CHARLESTON – Amazon is looking at the possibility of building a second headquarters, and a West Virginia lawmaker wants the Mountaineer State to be considered.
House Speaker Tim Armstead recently met with Ben LaRocco, a senior manager for Amazon at the National Speakers Conference in early September in Columbus. Armstead followed up with a letter to the Amazon executive, making a pitch for West Virginia.
Armstead realizes the possibility of West Virginia being the second headquarters for Amazon is a long shot.
"But there’s little point in making business-friendly reforms at the state level if we don’t go out and aggressively tell our story and pitch our state to industry leaders like Amazon," Armstead told The West Virginia Record. "Even if they choose to go elsewhere, we can at least plant the idea that West Virginia is ripe for investment."
Armstead said Amazon may pick a different location for its headquarters, but he wants the tech giant to keep West Virginia in mind for future projects.
"It could also help spread our reputation among other businesses and lead them to give West Virginia another look when they consider new investments," Armstead said. "In the end, if we want companies to invest in West Virginia, we’ve got to show we want their business and are ready to work with them to make it happen."
Amazon announced plans recently to invest $5 billion to build a second North American headquarters, dubbed "Amazon HQ2," which could potentially create up to 50,000 jobs. The company has said it is looking for a place with "a stable and business-friendly environment," and communities that "think big" and creatively, the company stated on its website.
Other cities and areas under consideration include Chicago, Toronto, the San Francisco Bay Area, Georgia, New Jersey and Tucson, Arizona.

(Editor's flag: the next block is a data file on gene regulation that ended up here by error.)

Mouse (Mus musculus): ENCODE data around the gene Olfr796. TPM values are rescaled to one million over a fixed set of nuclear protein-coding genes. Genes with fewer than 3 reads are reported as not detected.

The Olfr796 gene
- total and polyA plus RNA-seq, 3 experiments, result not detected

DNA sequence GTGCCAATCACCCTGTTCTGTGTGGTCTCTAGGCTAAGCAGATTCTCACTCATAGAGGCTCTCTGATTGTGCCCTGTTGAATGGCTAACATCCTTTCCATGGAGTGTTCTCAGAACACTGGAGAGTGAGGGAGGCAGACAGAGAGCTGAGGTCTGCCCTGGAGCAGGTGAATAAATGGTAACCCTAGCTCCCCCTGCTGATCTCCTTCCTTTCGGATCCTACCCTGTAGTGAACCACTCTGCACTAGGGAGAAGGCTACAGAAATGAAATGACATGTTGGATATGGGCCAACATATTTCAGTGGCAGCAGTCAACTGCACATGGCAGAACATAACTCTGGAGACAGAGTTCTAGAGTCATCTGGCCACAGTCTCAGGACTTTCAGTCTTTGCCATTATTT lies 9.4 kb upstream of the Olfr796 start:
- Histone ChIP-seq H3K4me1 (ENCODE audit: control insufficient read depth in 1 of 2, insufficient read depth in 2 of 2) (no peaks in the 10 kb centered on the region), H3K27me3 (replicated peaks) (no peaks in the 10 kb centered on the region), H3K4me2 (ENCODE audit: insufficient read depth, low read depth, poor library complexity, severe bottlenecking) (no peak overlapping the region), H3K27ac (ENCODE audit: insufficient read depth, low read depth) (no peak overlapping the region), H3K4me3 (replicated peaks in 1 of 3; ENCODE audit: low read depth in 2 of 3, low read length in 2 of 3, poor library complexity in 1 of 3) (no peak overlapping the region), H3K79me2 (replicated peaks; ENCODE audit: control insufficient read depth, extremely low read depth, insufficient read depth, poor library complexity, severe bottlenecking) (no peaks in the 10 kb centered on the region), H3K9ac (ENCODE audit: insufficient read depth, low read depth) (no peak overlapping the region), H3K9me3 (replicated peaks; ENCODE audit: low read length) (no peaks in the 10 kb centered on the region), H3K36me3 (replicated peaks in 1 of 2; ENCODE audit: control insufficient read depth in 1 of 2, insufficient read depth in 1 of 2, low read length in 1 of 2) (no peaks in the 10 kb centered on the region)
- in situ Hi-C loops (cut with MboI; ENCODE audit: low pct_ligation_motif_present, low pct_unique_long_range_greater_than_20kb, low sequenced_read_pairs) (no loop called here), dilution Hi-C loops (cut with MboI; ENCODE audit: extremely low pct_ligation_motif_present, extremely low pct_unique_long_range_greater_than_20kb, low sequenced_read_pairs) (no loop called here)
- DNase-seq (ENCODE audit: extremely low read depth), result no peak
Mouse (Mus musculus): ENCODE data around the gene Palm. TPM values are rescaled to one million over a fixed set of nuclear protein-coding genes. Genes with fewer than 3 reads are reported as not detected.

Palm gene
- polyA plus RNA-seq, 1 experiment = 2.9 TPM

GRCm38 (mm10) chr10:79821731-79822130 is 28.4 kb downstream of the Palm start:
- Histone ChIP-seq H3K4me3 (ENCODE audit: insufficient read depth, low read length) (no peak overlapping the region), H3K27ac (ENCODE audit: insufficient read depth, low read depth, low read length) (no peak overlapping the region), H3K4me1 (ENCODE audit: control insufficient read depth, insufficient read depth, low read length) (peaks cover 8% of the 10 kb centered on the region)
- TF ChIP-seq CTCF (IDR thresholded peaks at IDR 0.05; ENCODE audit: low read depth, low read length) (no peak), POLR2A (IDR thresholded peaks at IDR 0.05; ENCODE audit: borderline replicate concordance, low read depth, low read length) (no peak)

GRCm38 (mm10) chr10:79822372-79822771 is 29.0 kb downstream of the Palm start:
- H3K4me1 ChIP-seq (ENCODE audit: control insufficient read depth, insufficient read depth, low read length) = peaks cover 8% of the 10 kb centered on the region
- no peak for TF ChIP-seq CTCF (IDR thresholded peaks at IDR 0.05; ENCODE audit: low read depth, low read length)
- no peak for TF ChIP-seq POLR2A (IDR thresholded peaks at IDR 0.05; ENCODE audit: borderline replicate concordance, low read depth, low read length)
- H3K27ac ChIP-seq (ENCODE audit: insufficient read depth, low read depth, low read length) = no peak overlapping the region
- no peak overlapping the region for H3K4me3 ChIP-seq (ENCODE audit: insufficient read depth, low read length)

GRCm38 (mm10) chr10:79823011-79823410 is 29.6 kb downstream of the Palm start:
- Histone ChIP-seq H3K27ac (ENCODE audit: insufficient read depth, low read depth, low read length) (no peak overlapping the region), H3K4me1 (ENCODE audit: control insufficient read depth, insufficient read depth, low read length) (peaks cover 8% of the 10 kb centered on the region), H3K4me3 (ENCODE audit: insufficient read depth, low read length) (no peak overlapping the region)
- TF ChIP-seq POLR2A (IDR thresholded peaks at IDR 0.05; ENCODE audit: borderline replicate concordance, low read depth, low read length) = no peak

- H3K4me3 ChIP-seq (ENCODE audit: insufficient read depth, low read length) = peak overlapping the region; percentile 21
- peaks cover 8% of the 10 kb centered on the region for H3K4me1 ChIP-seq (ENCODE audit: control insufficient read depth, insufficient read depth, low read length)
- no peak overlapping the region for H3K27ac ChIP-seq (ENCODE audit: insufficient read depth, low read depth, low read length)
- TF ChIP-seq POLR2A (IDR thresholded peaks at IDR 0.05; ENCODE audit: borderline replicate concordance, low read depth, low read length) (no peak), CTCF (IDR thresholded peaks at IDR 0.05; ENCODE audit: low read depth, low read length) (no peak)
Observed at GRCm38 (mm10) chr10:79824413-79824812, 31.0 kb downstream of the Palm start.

That’s not stopping Armstead from making his pitch as he told the Amazon executive that West Virginia could be a good fit for the tech giant.
"West Virginia is uniquely located within an eight-hour drive of half of the country’s population, with easy access to major cities like Washington, D.C., Pittsburgh, Charlotte, Columbus and New York City," Armstead said. "We have a large amount of open land that’s ready for development. We are working to build up our infrastructure, both traditional infrastructure and broadband."
Armstead said that unlike major cities that have already developed, West Virginia provides Amazon the opportunity to build a headquarters and surrounding community from the ground up, rather than fit it within an existing infrastructure.
"Amazon has said it is looking for 'a stable and business-friendly environment,' and 'communities that think big and creatively when considering locations and real estate options,'” Armstead said. "With the tax cuts, right-to-work legislation and legal reforms passed in recent years, we have created a stable, business-friendly environment in our state, and we’re willing to think big and creatively to help Amazon establish a home here."
As for what would it mean to West Virginia to lure Amazon, Armstead said it would be a much-needed shot in the arm to the state.
"It would instantly reinvigorate and diversify our business climate, and employ tens of thousands of people in good-paying, highly skilled jobs," Armstead said. "It could also inspire additional investment in the broader economy as other businesses open to serve these new workers. The domino effect could create tens of thousands of additional new jobs which will further boost the economy for years to come."